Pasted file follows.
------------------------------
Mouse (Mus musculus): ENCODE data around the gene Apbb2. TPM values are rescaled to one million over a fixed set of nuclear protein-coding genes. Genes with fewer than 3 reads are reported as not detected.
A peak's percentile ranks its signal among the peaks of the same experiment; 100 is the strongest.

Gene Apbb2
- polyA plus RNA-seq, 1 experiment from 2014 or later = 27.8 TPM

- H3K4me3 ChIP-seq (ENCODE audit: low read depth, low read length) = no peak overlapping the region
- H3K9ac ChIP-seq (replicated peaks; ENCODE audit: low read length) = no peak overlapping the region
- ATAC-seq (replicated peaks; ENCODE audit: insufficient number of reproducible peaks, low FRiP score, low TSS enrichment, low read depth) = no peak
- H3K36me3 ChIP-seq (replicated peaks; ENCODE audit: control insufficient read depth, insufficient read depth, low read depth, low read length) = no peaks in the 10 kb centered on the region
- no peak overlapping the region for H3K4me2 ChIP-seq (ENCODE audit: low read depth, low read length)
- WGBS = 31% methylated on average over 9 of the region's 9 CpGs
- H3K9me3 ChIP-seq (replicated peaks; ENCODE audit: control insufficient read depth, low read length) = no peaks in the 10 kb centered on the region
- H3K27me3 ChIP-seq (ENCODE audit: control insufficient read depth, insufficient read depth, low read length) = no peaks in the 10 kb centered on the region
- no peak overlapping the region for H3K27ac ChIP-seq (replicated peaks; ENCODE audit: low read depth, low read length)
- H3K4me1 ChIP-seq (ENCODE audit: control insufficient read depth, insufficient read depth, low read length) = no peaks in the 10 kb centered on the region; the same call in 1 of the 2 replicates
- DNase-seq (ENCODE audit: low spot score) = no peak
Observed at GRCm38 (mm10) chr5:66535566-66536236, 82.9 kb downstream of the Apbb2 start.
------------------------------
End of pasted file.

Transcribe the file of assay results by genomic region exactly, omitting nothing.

Mouse (Mus musculus): ENCODE data around the gene Apbb2. TPM values are rescaled to one million over a fixed set of nuclear protein-coding genes. Genes with fewer than 3 reads are reported as not detected.
A peak's percentile ranks its signal among the peaks of the same experiment; 100 is the strongest.

Gene Apbb2
- polyA plus RNA-seq, 1 experiment from 2014 or later = 27.8 TPM

- H3K4me3 ChIP-seq (ENCODE audit: low read depth, low read length) = no peak overlapping the region
- H3K9ac ChIP-seq (replicated peaks; ENCODE audit: low read length) = no peak overlapping the region
- ATAC-seq (replicated peaks; ENCODE audit: insufficient number of reproducible peaks, low FRiP score, low TSS enrichment, low read depth) = no peak
- H3K36me3 ChIP-seq (replicated peaks; ENCODE audit: control insufficient read depth, insufficient read depth, low read depth, low read length) = no peaks in the 10 kb centered on the region
- no peak overlapping the region for H3K4me2 ChIP-seq (ENCODE audit: low read depth, low read length)
- WGBS = 31% methylated on average over 9 of the region's 9 CpGs
- H3K9me3 ChIP-seq (replicated peaks; ENCODE audit: control insufficient read depth, low read length) = no peaks in the 10 kb centered on the region
- H3K27me3 ChIP-seq (ENCODE audit: control insufficient read depth, insufficient read depth, low read length) = no peaks in the 10 kb centered on the region
- no peak overlapping the region for H3K27ac ChIP-seq (replicated peaks; ENCODE audit: low read depth, low read length)
- H3K4me1 ChIP-seq (ENCODE audit: control insufficient read depth, insufficient read depth, low read length) = no peaks in the 10 kb centered on the region; the same call in 1 of the 2 replicates
- DNase-seq (ENCODE audit: low spot score) = no peak
Observed at GRCm38 (mm10) chr5:66535566-66536236, 82.9 kb downstream of the Apbb2 start.